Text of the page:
Libertarian essays on cultural totalitarianism- written work of an Indian libertarian
Links to recently published articles:
Impressions of India I and II, What We Now Know (Casey Research), February and March 2007. A look at the cultural and economic changes taking place in India. I firmly believe that the reasons for India's backwardness lie in its spiritual deficiencies. I have always found most Indians lacking a very basic sense of fairness, and respect for other people's space and property. This is particularly the case in northern India. Recently on a trip to a remote village in Maharashtra (in western India), I witnessed, a lone, dirt-poor woman showering the choicest of verbal abuses on the rent-seekers. I don't like to hear people swearing, particularly when they are women, but in this case I stood, watched, and completely relished the experience. She made my day! In northern India, most people in her place would have gladly groveled. A consequence of this relatively nicer culture: Maharashtra is the richest province in India.
Coming soon. Bhopal Revisited. A look at how the state conducted itself during Union Carbide gas tragedy that took place in 1984 and how the people of Bhopal were (and still are) responsible for planting such an utterly corrupt state. There is a Minister of Gas Affairs in Bhopal. This department is a swamp of fraud and corruption. As I have recently discovered -- for a change -- the bureaucrats did not ask for a bribe to give me my dues. They have stolen all of it. During one of my visits, while I was waiting to be heard, the Registrar walked in. The security officers declared curfew in the office. People froze and turned their gaze down. This is feudalism in democratic India. State driven development has been Bhopal's undoing. What Bhopal (and most of India) needs more than IT revolution is a sweatshop (manufacturing) revolution. It certainly needs a lot less of the state. (I will soon send a link to this page to the Registrar to show him that I was not impressed by the show of his authority. He was so conscious of the attention he was getting that he could hardly walk straight -- not being a natural elite, he so completely lacked class. I thought what a complete ass he makes of himself.)
Twenty Observations on Liberty and Society, the Liberty Magazine, March 2007. A look at the importance of social ideas in defining the nature and conduct of the state. The state is like the tip of the iceberg. Tt is the society that needs changing, without which attempting to change the state only results in, at best, a temprory solution. Usually a worse state emerges.
Celebrity Big Brother: Who are the real racists?, Le Québécois Libre, 29 January 2007. It is absolutely hilarious that people are trying to enforce political correctness on Big Brother (BB). While the so-called racism of the white contestants in BB episode of January 2007 is being highlighted, the Indian participant, Shilpa's conduct is being largely condoned. I have never seen any society that has less racism than there is in the West. India is indeed one of the most bigoted places on earth. Really, it is time that societies outside the West started addressing their own racism and bigotry. If not, at least, they should stop pointing fingers at others.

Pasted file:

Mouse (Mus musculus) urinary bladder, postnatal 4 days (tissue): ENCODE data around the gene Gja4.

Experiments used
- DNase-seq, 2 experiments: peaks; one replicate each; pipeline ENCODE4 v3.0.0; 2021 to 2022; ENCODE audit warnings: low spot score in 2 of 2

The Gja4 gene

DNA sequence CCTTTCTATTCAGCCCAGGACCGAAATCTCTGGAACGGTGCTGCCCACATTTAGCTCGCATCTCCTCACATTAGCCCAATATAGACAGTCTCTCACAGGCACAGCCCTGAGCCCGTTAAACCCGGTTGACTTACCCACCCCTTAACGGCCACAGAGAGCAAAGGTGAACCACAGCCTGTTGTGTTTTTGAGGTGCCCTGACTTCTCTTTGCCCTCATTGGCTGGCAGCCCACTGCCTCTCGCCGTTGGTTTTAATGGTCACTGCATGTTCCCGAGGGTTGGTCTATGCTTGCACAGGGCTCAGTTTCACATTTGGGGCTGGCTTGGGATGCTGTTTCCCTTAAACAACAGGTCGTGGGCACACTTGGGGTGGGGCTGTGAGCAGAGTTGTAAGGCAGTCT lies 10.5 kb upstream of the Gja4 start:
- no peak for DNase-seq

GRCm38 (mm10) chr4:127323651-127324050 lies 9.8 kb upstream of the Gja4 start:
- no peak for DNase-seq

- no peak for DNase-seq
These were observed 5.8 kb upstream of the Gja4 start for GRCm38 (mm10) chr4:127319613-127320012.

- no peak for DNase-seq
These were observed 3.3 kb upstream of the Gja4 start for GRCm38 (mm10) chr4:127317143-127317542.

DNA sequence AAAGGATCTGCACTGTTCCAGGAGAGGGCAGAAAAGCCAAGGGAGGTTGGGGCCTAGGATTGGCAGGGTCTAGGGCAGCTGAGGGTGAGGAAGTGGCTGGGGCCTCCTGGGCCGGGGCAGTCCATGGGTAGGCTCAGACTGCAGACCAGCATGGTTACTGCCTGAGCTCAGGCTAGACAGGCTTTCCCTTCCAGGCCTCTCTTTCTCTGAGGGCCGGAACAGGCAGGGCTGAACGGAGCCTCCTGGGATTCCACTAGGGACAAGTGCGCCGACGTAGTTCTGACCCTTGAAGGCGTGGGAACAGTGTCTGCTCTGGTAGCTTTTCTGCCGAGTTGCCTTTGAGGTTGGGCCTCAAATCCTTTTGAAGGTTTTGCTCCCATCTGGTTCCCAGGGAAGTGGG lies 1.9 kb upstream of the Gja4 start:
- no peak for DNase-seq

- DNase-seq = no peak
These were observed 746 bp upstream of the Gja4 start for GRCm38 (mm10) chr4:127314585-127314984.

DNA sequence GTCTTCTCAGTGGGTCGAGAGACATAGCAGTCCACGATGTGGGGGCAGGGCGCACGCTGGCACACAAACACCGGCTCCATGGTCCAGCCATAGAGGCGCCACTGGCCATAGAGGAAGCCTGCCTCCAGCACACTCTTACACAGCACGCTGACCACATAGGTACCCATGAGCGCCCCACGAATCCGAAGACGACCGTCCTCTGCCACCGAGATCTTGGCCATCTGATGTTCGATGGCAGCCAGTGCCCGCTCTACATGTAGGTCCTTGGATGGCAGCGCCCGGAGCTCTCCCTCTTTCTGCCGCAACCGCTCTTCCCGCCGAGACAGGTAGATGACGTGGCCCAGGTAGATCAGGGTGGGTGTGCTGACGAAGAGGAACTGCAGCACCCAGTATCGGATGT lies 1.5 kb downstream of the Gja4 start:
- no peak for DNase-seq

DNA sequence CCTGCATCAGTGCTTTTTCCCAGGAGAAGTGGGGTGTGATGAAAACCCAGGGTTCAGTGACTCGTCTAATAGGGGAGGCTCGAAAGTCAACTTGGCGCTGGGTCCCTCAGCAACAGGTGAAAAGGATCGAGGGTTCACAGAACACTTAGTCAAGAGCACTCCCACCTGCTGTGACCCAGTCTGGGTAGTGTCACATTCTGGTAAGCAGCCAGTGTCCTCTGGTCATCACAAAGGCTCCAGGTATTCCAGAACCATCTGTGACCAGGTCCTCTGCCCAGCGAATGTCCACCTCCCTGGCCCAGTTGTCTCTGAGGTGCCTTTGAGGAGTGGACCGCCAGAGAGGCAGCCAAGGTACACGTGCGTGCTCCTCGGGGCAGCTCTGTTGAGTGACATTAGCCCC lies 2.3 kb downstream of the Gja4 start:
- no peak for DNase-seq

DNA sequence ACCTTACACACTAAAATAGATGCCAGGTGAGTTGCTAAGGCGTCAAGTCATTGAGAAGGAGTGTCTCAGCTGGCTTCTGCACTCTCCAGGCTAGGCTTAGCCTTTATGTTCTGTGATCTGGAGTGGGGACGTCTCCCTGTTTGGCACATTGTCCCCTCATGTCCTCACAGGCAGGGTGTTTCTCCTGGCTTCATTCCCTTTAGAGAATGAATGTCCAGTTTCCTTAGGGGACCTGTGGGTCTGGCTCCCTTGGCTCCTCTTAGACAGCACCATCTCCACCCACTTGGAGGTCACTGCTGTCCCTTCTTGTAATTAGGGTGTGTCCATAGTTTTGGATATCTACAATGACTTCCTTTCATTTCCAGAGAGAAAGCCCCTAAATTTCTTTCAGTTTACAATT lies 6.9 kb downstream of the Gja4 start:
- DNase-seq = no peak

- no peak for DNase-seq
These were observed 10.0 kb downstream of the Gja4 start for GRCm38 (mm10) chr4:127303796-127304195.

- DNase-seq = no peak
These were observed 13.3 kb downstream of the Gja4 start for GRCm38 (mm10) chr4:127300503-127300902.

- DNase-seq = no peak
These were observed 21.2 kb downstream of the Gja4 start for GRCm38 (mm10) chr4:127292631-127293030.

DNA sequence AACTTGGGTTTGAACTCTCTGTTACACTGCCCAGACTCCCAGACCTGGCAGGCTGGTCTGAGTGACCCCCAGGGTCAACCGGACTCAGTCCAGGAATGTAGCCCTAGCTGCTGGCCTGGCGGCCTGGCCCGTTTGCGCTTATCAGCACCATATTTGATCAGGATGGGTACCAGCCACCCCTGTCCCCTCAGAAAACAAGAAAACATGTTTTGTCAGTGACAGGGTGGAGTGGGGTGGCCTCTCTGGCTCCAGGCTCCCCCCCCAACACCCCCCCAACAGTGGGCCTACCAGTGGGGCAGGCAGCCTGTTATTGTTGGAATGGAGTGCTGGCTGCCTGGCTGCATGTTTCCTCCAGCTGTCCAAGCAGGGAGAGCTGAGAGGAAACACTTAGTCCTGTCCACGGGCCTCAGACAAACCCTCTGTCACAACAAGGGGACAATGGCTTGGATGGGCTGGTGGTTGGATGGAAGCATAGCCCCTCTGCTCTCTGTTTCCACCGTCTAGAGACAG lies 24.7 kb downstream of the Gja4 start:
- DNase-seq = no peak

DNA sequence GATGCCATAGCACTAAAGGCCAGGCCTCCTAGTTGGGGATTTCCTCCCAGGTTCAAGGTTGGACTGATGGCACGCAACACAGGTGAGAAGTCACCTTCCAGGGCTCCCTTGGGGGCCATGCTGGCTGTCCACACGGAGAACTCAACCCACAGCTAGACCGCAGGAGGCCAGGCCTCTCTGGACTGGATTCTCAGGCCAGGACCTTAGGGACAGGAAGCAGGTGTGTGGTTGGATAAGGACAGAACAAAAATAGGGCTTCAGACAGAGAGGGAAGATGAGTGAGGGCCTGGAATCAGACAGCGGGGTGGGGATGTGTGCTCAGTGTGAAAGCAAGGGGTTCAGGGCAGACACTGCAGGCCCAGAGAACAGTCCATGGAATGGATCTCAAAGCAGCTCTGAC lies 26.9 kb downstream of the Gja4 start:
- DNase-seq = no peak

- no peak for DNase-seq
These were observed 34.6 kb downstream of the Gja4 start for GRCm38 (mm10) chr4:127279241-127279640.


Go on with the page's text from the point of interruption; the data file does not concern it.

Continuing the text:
Let Cultures Play Out Their Own Problems, Ludwig Von Mises Institute, 19 October 2006. Should the state interfere in social practices of sati, dowry and female feticide? No. Communities have got to play out their own problems. Superficial changes using legal means--abolition of dowry or female feticide--only worsen the real problems, and only delay what communties have got to play out. For the same reason colonialization, however well-intentioned, does not work. In here is a lesson for Western countries to stay off the affairs of others; not merely because those are none of businesses of Western countries, but more importantly their interferences only worsen the problems.
How not to dismantle the caste system, Ludwig Von Mises Institute, 2 October 2006. A look at what the Minister for Social Justice & Empowerment (India), Meira Kumar, a social-engineering goddess, has been up to. Quite honestly--and without exaggeration--even George Bush and Condoleezza Rice, both reprehensible characters, look like absolute geniuses when I compare them with Indian politicians.
Should Coke be banned in India?, Ludwig Von Mises Insititute, 23 August 2006. When they should be worrying about quality of drinking water, Centre for Science and Evironment (CSE) based in New Delhi (India), is investing its energies on attacking cola companies, Pepsi and Coca Cola. Giving money to others is a personal decision, but giving money for destructive purposes is a criminal activity. It is here that the blame goes to the Western charities who fund CSE.
India behind the fog, the Liberty Magazine, May 2006. The article makes a different assessment of the present situation of India than is common. More than 300 million people there live below starvation line, but India is contemplating sending a mission to the moon. Most around the world are applauding, ignoring the predicament of the poor. One of the biggest crimes against humanity continues.
A look at the moral underpinning of the Council of Canadians; Le Québécois Libre, 15 March 2005 (based on Democracy of pressure groups)
Links to some unpublished works:
Seminar on “Capitalism & Morality” in Vancouver on 27 July 2013